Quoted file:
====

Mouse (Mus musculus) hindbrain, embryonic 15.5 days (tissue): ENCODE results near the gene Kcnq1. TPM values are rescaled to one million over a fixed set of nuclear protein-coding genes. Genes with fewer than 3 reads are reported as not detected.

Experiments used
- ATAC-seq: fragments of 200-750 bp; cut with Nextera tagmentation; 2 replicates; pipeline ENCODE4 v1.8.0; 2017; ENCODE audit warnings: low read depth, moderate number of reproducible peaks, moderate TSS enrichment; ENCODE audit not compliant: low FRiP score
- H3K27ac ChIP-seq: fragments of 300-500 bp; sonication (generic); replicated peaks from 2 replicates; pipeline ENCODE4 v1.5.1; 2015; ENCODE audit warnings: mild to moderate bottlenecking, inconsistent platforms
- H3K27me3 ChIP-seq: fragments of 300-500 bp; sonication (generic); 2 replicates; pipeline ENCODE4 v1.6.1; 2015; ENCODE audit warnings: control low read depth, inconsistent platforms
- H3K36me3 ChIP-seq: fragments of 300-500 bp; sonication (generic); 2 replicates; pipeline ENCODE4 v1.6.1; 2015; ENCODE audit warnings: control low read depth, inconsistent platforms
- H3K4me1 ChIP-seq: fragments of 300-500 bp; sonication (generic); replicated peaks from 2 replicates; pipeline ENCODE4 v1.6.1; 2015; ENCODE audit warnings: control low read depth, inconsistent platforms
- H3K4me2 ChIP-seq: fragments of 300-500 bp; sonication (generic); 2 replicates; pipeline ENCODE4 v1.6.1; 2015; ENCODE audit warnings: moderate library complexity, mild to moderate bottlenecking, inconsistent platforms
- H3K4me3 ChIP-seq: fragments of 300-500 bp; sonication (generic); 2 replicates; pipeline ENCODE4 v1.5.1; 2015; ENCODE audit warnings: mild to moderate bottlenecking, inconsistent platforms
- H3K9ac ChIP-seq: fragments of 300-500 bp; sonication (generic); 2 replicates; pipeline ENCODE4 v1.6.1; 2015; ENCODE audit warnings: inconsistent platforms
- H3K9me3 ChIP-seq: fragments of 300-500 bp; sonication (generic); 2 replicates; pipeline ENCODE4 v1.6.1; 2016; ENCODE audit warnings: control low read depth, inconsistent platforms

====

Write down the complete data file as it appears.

Mouse (Mus musculus) hindbrain, embryonic 15.5 days (tissue): ENCODE results near the gene Kcnq1. TPM values are rescaled to one million over a fixed set of nuclear protein-coding genes. Genes with fewer than 3 reads are reported as not detected.

Experiments used
- ATAC-seq: fragments of 200-750 bp; cut with Nextera tagmentation; 2 replicates; pipeline ENCODE4 v1.8.0; 2017; ENCODE audit warnings: low read depth, moderate number of reproducible peaks, moderate TSS enrichment; ENCODE audit not compliant: low FRiP score
- H3K27ac ChIP-seq: fragments of 300-500 bp; sonication (generic); replicated peaks from 2 replicates; pipeline ENCODE4 v1.5.1; 2015; ENCODE audit warnings: mild to moderate bottlenecking, inconsistent platforms
- H3K27me3 ChIP-seq: fragments of 300-500 bp; sonication (generic); 2 replicates; pipeline ENCODE4 v1.6.1; 2015; ENCODE audit warnings: control low read depth, inconsistent platforms
- H3K36me3 ChIP-seq: fragments of 300-500 bp; sonication (generic); 2 replicates; pipeline ENCODE4 v1.6.1; 2015; ENCODE audit warnings: control low read depth, inconsistent platforms
- H3K4me1 ChIP-seq: fragments of 300-500 bp; sonication (generic); replicated peaks from 2 replicates; pipeline ENCODE4 v1.6.1; 2015; ENCODE audit warnings: control low read depth, inconsistent platforms
- H3K4me2 ChIP-seq: fragments of 300-500 bp; sonication (generic); 2 replicates; pipeline ENCODE4 v1.6.1; 2015; ENCODE audit warnings: moderate library complexity, mild to moderate bottlenecking, inconsistent platforms
- H3K4me3 ChIP-seq: fragments of 300-500 bp; sonication (generic); 2 replicates; pipeline ENCODE4 v1.5.1; 2015; ENCODE audit warnings: mild to moderate bottlenecking, inconsistent platforms
- H3K9ac ChIP-seq: fragments of 300-500 bp; sonication (generic); 2 replicates; pipeline ENCODE4 v1.6.1; 2015; ENCODE audit warnings: inconsistent platforms
- H3K9me3 ChIP-seq: fragments of 300-500 bp; sonication (generic); 2 replicates; pipeline ENCODE4 v1.6.1; 2016; ENCODE audit warnings: control low read depth, inconsistent platforms